- Type II A (40% of the cases) mild generalized muscle weakness;
- Type II B moderate generalized muscle weakness, or bulbar dysfunction, or both;
- Type III acute fulminating, or respiratory dysfunction, or both; and
- Type IV severe cases with generalized myasthenia (Types II B, III, and IV represent 50% of the cases).
Several conditions can trigger or exacerbate the symptoms of myasthenia gravis, such as viral infection, pregnancy, stress, surgeries, anesthetics, neuromuscular blockers, benzodiazepines, long-acting opioids, antiarrythmic agents, and antibiotics.
The diagnosis is based on the history and neurological exam, test with edrophonium, electromyography, and detection of anti-acetylcholine receptor antibodies. None of these tests is diagnostic in itself. For example, the administration of edrophonium can increase muscular strength in patients with myasthenia and in those with other neuromuscular diseases1,2.
Treatment can be divided in symptomatic, with the administration of anticholinesterase; anti-pathogenic, with corticosteroids; and immunomodulator, with thymectomy, plasma- pheresis, immunosuppressors, and immunoglobulins.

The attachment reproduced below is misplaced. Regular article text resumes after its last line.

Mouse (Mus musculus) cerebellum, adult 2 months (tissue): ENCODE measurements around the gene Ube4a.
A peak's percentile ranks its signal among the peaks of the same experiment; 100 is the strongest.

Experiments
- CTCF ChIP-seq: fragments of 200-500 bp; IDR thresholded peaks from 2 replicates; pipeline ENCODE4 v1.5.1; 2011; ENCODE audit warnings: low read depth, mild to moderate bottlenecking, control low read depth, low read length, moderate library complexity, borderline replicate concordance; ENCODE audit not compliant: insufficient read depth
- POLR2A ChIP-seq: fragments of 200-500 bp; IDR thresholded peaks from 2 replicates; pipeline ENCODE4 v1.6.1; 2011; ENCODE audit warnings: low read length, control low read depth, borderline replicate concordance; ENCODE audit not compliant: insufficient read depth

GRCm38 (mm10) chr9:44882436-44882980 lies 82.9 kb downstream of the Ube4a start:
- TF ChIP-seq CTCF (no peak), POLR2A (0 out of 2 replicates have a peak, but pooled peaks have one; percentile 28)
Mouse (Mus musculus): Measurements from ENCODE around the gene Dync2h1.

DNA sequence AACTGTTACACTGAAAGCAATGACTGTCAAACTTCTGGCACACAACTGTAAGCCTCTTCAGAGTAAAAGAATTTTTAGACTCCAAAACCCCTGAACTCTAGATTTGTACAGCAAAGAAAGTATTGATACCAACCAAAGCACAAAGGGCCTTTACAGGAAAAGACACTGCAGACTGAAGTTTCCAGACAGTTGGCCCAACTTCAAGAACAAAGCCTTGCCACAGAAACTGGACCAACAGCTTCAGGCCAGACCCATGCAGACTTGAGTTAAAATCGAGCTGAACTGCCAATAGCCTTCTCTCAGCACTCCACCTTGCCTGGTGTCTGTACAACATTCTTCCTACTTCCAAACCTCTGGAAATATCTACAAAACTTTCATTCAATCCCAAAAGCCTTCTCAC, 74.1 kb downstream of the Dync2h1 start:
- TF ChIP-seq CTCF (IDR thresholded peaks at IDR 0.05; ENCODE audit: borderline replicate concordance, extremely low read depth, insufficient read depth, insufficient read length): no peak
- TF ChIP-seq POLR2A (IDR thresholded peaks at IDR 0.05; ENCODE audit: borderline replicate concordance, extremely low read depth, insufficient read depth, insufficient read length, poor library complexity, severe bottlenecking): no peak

Myasthenic crises, defined as exacerbation of the symptoms involving the respiratory muscles, usually triggered by upper airway infections and pneumonia, leading to respiratory failure and the need for intubation and respiratory assistance, occurs in 15% to 20% of the patients during the course of the disease. Cholinergic crises is a consequence of the excess of anticholinesterase agent, consisting of worsening of the myasthenia gravis, along with vomiting, diarrhea, increased salivation, and bradycardia1,2.
Surgery is the primary treatment for a parotid gland tumor. When patients refuse surgery or do not have the clinical conditions to be submitted to surgery, have inoperable lesions, or distant metastasis, they are referred to radiotherapy, as a palliative or, occasionally, curative treatment3.